All of these narratives have a local purpose; some will add to our theoretical understanding. Is an entrepreneurial ecosystem equally supportive of all entrepreneurs? Women entrepreneurs have been largely seen as secondary to men Ahl, , so entrepreneurial ecosystems might not be gender blind. He observes that both Kansas City and St. Using citation data this paper has identified the key contributors to the concept of entrepreneurial ecosystems.
It has paid attention primarily to the dynamic process that creates and sustains such an ecosystem. For example, entrepreneurs on the internet have also created entirely new models that depend entirely on existing or emergent technology. Using technology, businesses can reach a large number of customers with minimal costs. In addition, the rise of outsourcing and globalization has meant that business models must also account for strategic sourcing, complex supply chains and moves to collaborative, relational contracting structures.
Design logic views the business model as an outcome of creating new organizational structures or changing existing structures to pursue a new opportunity. Gerry George and Adam Bock conducted a comprehensive literature review and surveyed managers to understand how they perceived the components of a business model. In further extensions to the design logic, George and Bock use case studies and the IBM survey data on business models in large companies, to describe how CEOs and entrepreneurs create narratives or stories in a coherent manner to move the business from one opportunity to another.
They recommend ways in which the entrepreneur or CEO can create strong narratives for change. Since innovating firms do not have executive control over their surrounding network, business model innovation tends to require soft power tactics with the goal of aligning heterogeneous interests. The University of Tennessee conducted research into highly collaborative business relationships. Researchers codified their research into a sourcing business model known as Vested also referred to as Vested Outsourcing.
Vested is a hybrid sourcing business model in which buyers and suppliers in an outsourcing or business relationship focus on shared values and goals to create an arrangement that is highly collaborative and mutually beneficial to each. From about , some research and experimentation has theorized about a so-called "liquid business model". Sangeet Paul Choudary distinguishes between two broad families of business models in an article in Wired magazine.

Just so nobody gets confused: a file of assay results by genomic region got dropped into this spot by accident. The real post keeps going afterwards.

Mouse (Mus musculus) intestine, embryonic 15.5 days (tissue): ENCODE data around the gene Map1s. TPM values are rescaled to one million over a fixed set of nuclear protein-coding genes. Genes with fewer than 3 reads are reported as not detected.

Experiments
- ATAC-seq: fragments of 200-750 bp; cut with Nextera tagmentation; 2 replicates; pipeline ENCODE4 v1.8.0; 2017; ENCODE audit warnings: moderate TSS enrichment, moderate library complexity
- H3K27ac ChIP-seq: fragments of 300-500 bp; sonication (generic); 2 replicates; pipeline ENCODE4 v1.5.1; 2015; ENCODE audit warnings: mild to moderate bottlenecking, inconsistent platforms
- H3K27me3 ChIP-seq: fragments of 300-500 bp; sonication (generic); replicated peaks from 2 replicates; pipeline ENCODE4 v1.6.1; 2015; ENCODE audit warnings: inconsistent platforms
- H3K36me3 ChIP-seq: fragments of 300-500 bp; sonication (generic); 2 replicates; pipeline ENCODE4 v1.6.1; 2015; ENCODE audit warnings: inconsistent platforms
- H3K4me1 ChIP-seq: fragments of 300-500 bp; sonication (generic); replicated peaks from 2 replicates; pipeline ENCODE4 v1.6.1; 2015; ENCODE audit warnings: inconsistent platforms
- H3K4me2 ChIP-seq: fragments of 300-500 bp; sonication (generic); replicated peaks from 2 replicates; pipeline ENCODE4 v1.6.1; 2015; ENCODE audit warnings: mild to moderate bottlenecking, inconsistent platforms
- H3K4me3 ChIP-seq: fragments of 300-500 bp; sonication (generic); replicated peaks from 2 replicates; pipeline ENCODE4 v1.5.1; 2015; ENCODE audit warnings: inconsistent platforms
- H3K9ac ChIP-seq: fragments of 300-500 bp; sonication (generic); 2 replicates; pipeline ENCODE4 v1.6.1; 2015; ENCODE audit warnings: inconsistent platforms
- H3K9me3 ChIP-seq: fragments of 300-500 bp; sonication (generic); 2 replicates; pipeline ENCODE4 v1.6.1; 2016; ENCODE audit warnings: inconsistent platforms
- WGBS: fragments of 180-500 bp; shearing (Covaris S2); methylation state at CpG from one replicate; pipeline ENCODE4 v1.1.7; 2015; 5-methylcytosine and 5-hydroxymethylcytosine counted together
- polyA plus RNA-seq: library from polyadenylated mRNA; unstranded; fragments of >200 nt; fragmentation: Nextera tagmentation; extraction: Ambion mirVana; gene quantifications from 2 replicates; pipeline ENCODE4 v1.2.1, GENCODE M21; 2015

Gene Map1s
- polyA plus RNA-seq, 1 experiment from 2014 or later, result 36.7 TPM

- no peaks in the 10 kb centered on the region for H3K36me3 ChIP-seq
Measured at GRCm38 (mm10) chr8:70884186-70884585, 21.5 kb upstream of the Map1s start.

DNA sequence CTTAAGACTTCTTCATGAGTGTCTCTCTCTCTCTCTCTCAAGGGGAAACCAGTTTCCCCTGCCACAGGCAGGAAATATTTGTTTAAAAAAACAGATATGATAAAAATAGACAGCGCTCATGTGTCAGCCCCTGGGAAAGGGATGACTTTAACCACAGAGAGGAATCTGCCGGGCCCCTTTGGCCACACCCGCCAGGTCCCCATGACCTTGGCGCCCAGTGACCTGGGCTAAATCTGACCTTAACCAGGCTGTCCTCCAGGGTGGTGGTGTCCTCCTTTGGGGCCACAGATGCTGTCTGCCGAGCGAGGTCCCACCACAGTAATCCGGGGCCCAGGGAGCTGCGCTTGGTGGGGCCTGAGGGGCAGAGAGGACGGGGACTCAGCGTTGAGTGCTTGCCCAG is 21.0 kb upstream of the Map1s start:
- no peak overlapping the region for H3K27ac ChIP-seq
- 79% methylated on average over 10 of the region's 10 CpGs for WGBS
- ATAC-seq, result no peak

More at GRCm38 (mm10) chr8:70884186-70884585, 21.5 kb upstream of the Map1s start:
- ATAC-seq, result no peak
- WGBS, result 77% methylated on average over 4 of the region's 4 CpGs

In the case of pipes, firms create goods and services, push them out and sell them to customers. Value is produced upstream and consumed downstream. There is a linear flow, much like water flowing through a pipe. Unlike pipes, platforms do not just create and push stuff out.
They allow users to create and consume value. Alex Moazed, founder and CEO of Applico , defines a platform as a business model that creates value by facilitating exchanges between two or more interdependent groups usually consumers and producers of a given value. In an op-ed on MarketWatch,  Choudary, Van Alstyne and Parker further explain how business models are moving from pipes to platforms, leading to disruption of entire industries. There are three elements to a successful platform business model. This infrastructure enables interactions between participants.
The Magnet creates pull that attracts participants to the platform. For transaction platforms, both producers and consumers must be present to achieve critical mass. The Matchmaker fosters the flow of value by making connections between producers and consumers. Data is at the heart of successful matchmaking, and distinguishes platforms from other business models. Chen stated that the business model has to take into account the capabilities of Web 2.
He suggested that the service industry such as the airline, traffic, transportation, hotel, restaurant, information and communications technology and online gaming industries will be able to benefit in adopting business models that take into account the characteristics of Web 2. He also emphasized that Business Model 2. He gave the example of the success story of Amazon in making huge revenues each year by developing an open platform that supports a community of companies that re-use Amazon's on-demand commerce services. Malone et al. In the healthcare space, and in particular in companies that leverage the power of Artificial Intelligence, the design of business models is particularly challenging as there are a multitude of value creation mechanisms and a multitude of possible stakeholders.
An emerging categorization has identified seven archetypes. In the context of the Software-Cluster, which is funded by the German Federal Ministry of Education and Research, a business model wizard  for software companies has been developed. It supports the design and analysis of software business models. The tool's underlying concept and data were published in various [ citation needed ] scientific publications. The concept of a business model has been incorporated into certain accounting standards. For example, the International Accounting Standards Board IASB utilizes an "entity's business model for managing the financial assets" as a criterion for determining whether such assets should be measured at amortized cost or at fair value in its financial instruments accounting standard, IFRS 9.
Both IASB and FASB have proposed using the concept of business model in the context of reporting a lessor's lease income and lease expense within their joint project on accounting for leases. Business model design generally refers to the activity of designing a company's business model. It is part of the business development and business strategy process and involves design methods. Massa and Tucci  highlighted the difference between crafting a new business model when none is in place, as it is often the case with academic spinoffs and high technology entrepreneurship, and changing an existing business model, such as when the tooling company Hilti shifted from selling its tools to a leasing model.